In recent years, in the manufacture of a semiconductor element, a liquid crystal display element, a thin-film magnetic head, or the like in a photolithography process, a projection exposure apparatus for exposing a pattern on a photomask or a reticle (to be referred to as a "reticle" hereinafter) on a photosensitive substrate via a projection optical system is used. The imaging characteristics required for the projection optical system of such a projection exposure apparatus have a very strict allowable range. Of the imaging characteristics, especially, distortion characteristics (imaging characteristics including a magnification error and a distortion of a projected image) of the projection optical system are adjusted to be optimized in a state wherein the projection optical system is assembled in the projection exposure apparatus. In this case, the distortion characteristics must be measured. Conventionally, the following measurement method is used for this purpose.

(A) Japanese Patent Publication No. 63-38697

In a method disclosed in this reference, a main vernier (main scale) and a sub vernier (sub scale) formed on a test reticle are printed to overlap each other on a resist layer of a photosensitive substrate (e.g., a dummy wafer), and a relative displacement between the resist patterns (main and sub scales) after development is visually inspected. More specifically, the main and sub vernier patterns are formed adjacent to each other at each of the central point of the test reticle and a plurality of points to be measured in a pattern formation region. Upon inspection, the entire surface of the reticle is exposed at a predetermined position on the photosensitive substrate, and thereafter, exposure is repeated while sequentially moving the photosensitive substrate, so that the projected image of the main vernier pattern at the central point overlaps the position of each of the previously exposed sub vernier patterns at the plurality of points. This movement is attained by a precision moving stage comprising a high-precision length measuring device such as a laser interferometer. Also, the moving amount is uniquely determined in correspondence with the designed interval between the central point on the reticle and each of the plurality of points. After the moving stage is precisely moved by a distance corresponding to the interval, the projected image of the main vernier pattern at the central point is exposed at the position of each sub vernier pattern previously exposed on the photosensitive substrate.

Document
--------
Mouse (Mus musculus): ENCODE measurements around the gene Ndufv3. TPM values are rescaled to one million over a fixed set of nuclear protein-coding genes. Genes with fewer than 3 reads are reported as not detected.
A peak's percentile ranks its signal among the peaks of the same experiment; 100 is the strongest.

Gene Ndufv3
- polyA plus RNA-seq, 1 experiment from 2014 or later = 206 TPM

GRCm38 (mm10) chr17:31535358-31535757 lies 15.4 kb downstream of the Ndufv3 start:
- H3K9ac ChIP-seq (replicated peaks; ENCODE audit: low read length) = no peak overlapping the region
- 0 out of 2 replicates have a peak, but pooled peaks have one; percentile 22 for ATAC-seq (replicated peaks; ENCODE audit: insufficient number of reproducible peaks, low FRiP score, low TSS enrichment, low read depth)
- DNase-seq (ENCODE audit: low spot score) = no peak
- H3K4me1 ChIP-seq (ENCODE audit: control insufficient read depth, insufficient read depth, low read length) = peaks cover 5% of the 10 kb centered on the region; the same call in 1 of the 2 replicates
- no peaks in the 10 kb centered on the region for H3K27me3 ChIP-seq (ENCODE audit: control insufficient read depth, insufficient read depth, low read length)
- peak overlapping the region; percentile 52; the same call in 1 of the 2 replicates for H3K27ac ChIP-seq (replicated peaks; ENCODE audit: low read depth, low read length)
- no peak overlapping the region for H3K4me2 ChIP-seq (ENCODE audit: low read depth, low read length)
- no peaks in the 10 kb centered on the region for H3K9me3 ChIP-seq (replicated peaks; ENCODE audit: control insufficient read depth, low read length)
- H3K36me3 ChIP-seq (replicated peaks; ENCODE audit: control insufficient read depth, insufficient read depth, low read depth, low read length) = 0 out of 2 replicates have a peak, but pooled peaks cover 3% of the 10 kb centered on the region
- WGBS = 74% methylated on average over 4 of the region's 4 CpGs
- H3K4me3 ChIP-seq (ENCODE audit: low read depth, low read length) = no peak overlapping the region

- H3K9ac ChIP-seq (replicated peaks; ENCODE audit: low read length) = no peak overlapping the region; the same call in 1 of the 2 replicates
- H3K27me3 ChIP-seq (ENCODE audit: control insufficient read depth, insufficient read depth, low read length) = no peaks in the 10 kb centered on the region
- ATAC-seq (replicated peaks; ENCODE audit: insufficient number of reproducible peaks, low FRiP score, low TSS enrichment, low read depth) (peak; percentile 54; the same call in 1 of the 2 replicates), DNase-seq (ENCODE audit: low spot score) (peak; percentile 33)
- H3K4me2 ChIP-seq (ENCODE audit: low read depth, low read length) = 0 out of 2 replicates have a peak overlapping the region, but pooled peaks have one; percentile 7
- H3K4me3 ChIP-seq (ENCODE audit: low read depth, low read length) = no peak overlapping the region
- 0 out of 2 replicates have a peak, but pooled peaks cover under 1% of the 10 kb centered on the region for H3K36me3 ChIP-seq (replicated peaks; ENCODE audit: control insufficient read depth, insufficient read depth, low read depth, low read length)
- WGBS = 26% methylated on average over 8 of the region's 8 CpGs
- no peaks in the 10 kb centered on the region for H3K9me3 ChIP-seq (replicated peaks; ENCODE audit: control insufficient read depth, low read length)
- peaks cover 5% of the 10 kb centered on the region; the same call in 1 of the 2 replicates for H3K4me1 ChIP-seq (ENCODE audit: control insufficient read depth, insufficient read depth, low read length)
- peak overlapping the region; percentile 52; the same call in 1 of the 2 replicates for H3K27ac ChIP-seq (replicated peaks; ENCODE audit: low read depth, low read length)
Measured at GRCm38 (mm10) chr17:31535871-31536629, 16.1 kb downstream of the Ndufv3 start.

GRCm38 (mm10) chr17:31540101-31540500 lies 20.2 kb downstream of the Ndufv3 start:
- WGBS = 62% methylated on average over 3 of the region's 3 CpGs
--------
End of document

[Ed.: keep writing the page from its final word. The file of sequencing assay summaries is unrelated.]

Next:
On the photosensitive substrate after development, resist images of overlapping main and sub vernier patterns are formed at a plurality of positions around the resist image of the main vernier pattern corresponding to the central point on the reticle. When the resist image of the overlapping vernier patterns is read visually (via a microscope), an overlapping error amount at that point can be obtained. If the feed operation of the moving stage is sufficiently precise, the read value (overlapping error amount) of the vernier patterns corresponds to a distortion amount at that point. Thus, by reading the resist images of the overlapping vernier patterns at the respective points, the distortion amounts (deviation amounts) at the respective points are obtained, thereby confirming the distortion characteristics over the entire projection field of the projection optical system.

(B) Japanese Laid-Open Patent Application No. 59-94032 (corresponding U.S. Pat. No. 4,629,313)

A method disclosed in this reference does not require printing onto a photosensitive substrate unlike in the above-mentioned prior art (A). For this purpose, a photoelectric sensor with a very small slit opening is arranged on a moving stage in a projection optical apparatus so as to directly photoelectrically detect a portion of a projected reticle pattern. More specifically, slit-shaped marks are formed at a plurality of designed positions on a test reticle, and the entire surface of this reticle is projected onto the moving stage by the projection optical system. The moving stage is moved, so that the image of each of the projected marks is detected by the photoelectric sensor, and the position is measured by a laser interferometer, thereby obtaining the projected position of each mark. Thereafter, the distortion characteristics of the projection optical system are calculated from the relationship between the measured mark positions and the mark arrangement on the reticle.